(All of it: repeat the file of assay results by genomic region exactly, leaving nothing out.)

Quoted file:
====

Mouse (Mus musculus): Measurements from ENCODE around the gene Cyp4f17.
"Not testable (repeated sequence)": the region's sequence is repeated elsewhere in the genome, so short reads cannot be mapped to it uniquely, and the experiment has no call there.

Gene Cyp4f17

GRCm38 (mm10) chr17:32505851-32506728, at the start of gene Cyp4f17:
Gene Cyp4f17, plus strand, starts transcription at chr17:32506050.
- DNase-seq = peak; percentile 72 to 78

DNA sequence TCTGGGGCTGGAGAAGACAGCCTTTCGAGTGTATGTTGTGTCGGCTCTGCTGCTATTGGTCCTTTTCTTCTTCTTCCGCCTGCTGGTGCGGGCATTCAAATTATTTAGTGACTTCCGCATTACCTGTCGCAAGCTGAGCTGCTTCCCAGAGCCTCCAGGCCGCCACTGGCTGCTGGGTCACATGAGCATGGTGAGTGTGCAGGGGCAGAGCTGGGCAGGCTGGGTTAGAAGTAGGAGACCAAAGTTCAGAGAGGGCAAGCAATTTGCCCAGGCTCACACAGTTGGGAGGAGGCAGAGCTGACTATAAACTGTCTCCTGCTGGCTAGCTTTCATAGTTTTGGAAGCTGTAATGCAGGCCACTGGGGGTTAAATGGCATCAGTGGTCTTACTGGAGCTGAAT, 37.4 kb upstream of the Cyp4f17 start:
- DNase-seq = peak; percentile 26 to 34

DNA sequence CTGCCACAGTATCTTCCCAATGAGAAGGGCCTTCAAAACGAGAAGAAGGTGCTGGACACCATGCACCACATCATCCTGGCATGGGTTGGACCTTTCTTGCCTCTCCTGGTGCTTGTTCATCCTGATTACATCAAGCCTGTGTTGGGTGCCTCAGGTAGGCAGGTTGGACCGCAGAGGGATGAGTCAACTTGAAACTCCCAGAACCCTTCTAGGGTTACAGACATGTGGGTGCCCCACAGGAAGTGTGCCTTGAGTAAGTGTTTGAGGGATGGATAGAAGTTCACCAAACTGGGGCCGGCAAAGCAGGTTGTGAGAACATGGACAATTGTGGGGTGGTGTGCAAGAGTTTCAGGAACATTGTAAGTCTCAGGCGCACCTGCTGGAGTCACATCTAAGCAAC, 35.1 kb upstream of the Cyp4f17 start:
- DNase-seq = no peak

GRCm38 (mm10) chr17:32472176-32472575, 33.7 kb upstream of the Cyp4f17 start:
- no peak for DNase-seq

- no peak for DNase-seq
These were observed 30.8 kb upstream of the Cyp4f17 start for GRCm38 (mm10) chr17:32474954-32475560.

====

Mouse (Mus musculus): Measurements from ENCODE around the gene Cyp4f17.
"Not testable (repeated sequence)": the region's sequence is repeated elsewhere in the genome, so short reads cannot be mapped to it uniquely, and the experiment has no call there.

Gene Cyp4f17

GRCm38 (mm10) chr17:32505851-32506728, at the start of gene Cyp4f17:
Gene Cyp4f17, plus strand, starts transcription at chr17:32506050.
- DNase-seq = peak; percentile 72 to 78

DNA sequence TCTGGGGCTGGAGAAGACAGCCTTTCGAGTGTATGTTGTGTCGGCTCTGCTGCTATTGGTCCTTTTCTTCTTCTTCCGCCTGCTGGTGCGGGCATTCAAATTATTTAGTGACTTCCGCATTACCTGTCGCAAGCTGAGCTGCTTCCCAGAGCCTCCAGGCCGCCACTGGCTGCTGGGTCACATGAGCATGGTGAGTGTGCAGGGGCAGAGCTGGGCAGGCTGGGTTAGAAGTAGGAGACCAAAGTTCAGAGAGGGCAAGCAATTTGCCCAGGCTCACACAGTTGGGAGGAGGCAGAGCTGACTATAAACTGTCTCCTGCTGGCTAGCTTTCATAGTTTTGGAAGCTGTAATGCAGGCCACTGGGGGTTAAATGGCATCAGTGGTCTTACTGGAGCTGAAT, 37.4 kb upstream of the Cyp4f17 start:
- DNase-seq = peak; percentile 26 to 34

DNA sequence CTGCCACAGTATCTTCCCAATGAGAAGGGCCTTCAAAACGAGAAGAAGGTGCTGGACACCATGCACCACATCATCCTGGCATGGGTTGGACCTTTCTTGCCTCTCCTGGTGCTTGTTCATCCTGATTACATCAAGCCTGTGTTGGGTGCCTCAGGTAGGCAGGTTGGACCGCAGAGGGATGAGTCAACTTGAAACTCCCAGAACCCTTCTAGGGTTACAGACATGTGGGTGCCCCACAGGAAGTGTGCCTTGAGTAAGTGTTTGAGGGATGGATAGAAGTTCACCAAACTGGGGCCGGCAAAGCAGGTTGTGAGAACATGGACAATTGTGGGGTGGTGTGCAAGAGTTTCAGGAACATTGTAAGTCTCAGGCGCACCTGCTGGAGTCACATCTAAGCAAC, 35.1 kb upstream of the Cyp4f17 start:
- DNase-seq = no peak

GRCm38 (mm10) chr17:32472176-32472575, 33.7 kb upstream of the Cyp4f17 start:
- no peak for DNase-seq

- no peak for DNase-seq
These were observed 30.8 kb upstream of the Cyp4f17 start for GRCm38 (mm10) chr17:32474954-32475560.